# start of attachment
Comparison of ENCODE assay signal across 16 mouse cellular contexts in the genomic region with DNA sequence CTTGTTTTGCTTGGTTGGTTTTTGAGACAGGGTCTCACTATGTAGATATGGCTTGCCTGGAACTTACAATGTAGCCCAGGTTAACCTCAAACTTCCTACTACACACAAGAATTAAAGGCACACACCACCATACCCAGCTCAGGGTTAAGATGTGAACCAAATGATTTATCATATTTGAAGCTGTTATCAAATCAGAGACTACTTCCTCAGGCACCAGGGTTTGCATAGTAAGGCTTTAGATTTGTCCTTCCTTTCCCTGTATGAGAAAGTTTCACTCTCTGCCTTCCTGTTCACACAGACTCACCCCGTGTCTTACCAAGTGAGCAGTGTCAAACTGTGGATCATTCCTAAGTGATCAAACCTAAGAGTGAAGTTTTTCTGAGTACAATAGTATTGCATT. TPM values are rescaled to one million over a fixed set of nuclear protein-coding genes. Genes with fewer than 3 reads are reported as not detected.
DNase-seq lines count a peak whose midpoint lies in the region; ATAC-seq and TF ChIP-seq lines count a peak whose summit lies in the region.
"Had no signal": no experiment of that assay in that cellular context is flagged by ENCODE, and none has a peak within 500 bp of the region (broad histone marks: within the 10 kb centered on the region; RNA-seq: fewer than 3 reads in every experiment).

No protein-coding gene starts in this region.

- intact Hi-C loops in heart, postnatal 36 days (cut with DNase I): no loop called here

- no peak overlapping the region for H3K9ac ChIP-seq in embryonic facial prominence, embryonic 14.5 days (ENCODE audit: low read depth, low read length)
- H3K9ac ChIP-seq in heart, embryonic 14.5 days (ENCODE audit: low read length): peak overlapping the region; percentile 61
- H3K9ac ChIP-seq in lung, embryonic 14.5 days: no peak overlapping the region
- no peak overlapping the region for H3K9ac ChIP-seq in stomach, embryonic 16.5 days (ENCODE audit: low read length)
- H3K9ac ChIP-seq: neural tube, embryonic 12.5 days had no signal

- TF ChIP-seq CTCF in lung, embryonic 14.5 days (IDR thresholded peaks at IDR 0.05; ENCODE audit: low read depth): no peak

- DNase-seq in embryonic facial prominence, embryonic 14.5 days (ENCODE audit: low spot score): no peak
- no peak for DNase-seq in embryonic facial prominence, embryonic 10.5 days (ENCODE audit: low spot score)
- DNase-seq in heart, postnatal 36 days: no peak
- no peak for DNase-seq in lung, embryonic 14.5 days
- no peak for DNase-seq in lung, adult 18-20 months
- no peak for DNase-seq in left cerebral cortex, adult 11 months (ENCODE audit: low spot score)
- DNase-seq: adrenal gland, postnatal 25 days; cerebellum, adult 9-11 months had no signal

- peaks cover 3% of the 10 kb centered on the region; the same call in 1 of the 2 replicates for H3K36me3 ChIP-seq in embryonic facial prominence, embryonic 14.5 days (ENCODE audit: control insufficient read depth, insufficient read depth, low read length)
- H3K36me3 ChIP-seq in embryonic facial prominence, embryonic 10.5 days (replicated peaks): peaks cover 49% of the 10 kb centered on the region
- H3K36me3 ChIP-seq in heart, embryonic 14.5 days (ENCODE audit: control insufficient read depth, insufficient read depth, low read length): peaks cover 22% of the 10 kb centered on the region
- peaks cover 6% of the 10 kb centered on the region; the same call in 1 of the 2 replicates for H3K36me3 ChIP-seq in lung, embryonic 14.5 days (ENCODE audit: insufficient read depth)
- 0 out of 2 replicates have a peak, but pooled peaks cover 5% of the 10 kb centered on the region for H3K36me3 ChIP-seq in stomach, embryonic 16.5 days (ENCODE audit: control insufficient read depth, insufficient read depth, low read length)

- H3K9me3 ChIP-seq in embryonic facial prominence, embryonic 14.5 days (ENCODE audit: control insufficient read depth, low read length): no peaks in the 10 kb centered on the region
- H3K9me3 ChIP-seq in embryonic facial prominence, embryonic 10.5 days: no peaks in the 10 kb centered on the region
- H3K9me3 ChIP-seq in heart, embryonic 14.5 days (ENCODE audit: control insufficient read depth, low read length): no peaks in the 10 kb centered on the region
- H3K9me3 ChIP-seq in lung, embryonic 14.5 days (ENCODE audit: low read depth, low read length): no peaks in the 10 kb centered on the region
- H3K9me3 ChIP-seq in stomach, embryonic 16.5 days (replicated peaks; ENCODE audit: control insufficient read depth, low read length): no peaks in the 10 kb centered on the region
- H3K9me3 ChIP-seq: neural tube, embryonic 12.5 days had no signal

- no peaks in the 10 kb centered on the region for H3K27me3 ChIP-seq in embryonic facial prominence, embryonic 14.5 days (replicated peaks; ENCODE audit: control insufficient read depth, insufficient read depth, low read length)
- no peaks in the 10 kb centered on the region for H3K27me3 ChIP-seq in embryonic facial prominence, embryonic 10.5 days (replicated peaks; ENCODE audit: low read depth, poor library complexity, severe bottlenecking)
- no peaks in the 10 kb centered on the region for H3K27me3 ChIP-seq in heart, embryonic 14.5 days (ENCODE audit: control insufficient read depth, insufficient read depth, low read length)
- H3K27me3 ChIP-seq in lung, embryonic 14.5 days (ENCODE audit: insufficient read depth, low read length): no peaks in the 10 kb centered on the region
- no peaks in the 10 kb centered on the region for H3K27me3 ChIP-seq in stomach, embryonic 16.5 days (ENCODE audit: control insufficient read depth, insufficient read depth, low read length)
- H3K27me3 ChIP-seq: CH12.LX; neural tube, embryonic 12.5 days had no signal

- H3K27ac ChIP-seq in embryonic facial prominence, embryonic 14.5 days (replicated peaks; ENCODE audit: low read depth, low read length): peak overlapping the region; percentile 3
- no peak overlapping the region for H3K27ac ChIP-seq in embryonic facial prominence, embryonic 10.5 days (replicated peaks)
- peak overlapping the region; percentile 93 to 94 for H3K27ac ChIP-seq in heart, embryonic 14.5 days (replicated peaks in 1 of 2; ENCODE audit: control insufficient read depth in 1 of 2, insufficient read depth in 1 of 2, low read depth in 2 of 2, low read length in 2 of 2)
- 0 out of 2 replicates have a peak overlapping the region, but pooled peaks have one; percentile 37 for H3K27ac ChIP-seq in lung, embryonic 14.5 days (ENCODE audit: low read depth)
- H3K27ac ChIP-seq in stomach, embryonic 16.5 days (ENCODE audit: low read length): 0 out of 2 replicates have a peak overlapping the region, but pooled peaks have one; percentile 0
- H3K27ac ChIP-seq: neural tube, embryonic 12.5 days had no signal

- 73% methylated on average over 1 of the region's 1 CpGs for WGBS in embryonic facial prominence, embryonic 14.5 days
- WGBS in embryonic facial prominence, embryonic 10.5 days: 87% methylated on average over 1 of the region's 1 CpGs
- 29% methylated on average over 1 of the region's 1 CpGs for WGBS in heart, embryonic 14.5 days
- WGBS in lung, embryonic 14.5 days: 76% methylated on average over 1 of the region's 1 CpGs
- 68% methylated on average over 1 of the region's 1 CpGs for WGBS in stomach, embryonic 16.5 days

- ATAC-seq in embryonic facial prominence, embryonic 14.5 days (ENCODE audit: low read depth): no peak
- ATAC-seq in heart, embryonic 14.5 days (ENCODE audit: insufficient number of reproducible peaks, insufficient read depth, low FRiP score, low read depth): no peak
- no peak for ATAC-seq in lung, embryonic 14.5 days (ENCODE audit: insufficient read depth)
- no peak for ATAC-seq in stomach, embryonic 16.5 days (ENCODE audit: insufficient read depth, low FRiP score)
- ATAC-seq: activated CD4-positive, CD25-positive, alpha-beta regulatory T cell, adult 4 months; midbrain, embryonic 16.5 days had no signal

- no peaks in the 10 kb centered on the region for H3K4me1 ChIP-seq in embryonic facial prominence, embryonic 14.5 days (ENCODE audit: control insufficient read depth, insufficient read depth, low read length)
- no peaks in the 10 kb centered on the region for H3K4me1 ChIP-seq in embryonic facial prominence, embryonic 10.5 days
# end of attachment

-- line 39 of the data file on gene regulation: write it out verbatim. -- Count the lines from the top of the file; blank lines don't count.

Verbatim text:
- 0 out of 2 replicates have a peak overlapping the region, but pooled peaks have one; percentile 37 for H3K27ac ChIP-seq in lung, embryonic 14.5 days (ENCODE audit: low read depth)